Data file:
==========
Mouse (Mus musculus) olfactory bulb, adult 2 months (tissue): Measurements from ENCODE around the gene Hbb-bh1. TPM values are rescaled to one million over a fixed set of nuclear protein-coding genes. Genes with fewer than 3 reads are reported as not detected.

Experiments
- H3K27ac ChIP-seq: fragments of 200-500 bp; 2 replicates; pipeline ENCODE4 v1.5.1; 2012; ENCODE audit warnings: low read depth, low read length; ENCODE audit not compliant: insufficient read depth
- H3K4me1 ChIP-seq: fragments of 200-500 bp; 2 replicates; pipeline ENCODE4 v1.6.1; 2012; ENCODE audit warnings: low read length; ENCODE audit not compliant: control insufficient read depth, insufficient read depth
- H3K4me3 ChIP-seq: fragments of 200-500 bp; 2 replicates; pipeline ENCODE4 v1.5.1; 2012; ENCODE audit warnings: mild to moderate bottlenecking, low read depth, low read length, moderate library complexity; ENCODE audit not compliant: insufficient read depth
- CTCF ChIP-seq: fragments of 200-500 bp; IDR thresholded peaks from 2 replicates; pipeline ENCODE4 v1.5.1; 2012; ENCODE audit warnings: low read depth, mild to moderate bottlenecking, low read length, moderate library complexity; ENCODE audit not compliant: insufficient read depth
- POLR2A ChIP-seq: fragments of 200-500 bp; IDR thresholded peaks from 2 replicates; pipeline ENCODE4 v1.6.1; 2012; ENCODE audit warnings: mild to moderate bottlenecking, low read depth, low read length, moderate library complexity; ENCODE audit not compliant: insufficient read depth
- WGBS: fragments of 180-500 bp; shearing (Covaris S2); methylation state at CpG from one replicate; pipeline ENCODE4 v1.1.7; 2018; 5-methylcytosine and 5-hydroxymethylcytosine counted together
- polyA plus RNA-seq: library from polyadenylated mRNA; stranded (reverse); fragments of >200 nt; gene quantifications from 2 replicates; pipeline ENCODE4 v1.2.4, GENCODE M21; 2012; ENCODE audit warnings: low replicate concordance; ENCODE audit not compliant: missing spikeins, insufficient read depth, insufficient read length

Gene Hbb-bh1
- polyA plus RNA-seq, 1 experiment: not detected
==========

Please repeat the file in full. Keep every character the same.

Mouse (Mus musculus) olfactory bulb, adult 2 months (tissue): Measurements from ENCODE around the gene Hbb-bh1. TPM values are rescaled to one million over a fixed set of nuclear protein-coding genes. Genes with fewer than 3 reads are reported as not detected.

Experiments
- H3K27ac ChIP-seq: fragments of 200-500 bp; 2 replicates; pipeline ENCODE4 v1.5.1; 2012; ENCODE audit warnings: low read depth, low read length; ENCODE audit not compliant: insufficient read depth
- H3K4me1 ChIP-seq: fragments of 200-500 bp; 2 replicates; pipeline ENCODE4 v1.6.1; 2012; ENCODE audit warnings: low read length; ENCODE audit not compliant: control insufficient read depth, insufficient read depth
- H3K4me3 ChIP-seq: fragments of 200-500 bp; 2 replicates; pipeline ENCODE4 v1.5.1; 2012; ENCODE audit warnings: mild to moderate bottlenecking, low read depth, low read length, moderate library complexity; ENCODE audit not compliant: insufficient read depth
- CTCF ChIP-seq: fragments of 200-500 bp; IDR thresholded peaks from 2 replicates; pipeline ENCODE4 v1.5.1; 2012; ENCODE audit warnings: low read depth, mild to moderate bottlenecking, low read length, moderate library complexity; ENCODE audit not compliant: insufficient read depth
- POLR2A ChIP-seq: fragments of 200-500 bp; IDR thresholded peaks from 2 replicates; pipeline ENCODE4 v1.6.1; 2012; ENCODE audit warnings: mild to moderate bottlenecking, low read depth, low read length, moderate library complexity; ENCODE audit not compliant: insufficient read depth
- WGBS: fragments of 180-500 bp; shearing (Covaris S2); methylation state at CpG from one replicate; pipeline ENCODE4 v1.1.7; 2018; 5-methylcytosine and 5-hydroxymethylcytosine counted together
- polyA plus RNA-seq: library from polyadenylated mRNA; stranded (reverse); fragments of >200 nt; gene quantifications from 2 replicates; pipeline ENCODE4 v1.2.4, GENCODE M21; 2012; ENCODE audit warnings: low replicate concordance; ENCODE audit not compliant: missing spikeins, insufficient read depth, insufficient read length

Gene Hbb-bh1
- polyA plus RNA-seq, 1 experiment: not detected